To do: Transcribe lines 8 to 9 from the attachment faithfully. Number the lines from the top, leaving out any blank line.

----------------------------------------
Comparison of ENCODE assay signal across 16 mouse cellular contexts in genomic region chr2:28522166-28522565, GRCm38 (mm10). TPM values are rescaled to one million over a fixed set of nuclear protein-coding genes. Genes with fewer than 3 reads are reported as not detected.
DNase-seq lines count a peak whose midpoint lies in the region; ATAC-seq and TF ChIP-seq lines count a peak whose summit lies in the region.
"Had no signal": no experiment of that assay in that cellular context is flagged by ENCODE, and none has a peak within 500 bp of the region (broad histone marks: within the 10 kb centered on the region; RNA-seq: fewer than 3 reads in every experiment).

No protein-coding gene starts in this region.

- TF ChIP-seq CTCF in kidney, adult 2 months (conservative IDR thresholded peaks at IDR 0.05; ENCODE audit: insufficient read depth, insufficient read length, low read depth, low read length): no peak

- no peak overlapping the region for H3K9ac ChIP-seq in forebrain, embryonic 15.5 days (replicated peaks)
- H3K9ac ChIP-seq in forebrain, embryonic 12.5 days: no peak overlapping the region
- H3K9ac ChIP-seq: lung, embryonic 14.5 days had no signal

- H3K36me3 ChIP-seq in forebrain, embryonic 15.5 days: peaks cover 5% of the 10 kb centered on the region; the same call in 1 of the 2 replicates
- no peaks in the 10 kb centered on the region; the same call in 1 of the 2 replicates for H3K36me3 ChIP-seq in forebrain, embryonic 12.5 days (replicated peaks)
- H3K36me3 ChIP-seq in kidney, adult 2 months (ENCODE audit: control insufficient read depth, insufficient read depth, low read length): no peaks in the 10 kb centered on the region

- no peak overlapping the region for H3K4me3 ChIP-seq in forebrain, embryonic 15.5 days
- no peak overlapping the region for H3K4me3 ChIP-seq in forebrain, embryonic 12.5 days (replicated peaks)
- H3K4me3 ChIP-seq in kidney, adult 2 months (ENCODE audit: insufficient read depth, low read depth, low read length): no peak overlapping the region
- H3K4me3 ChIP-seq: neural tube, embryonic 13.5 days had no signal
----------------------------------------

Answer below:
- H3K9ac ChIP-seq: lung, embryonic 14.5 days had no signal

- H3K36me3 ChIP-seq in forebrain, embryonic 15.5 days: peaks cover 5% of the 10 kb centered on the region; the same call in 1 of the 2 replicates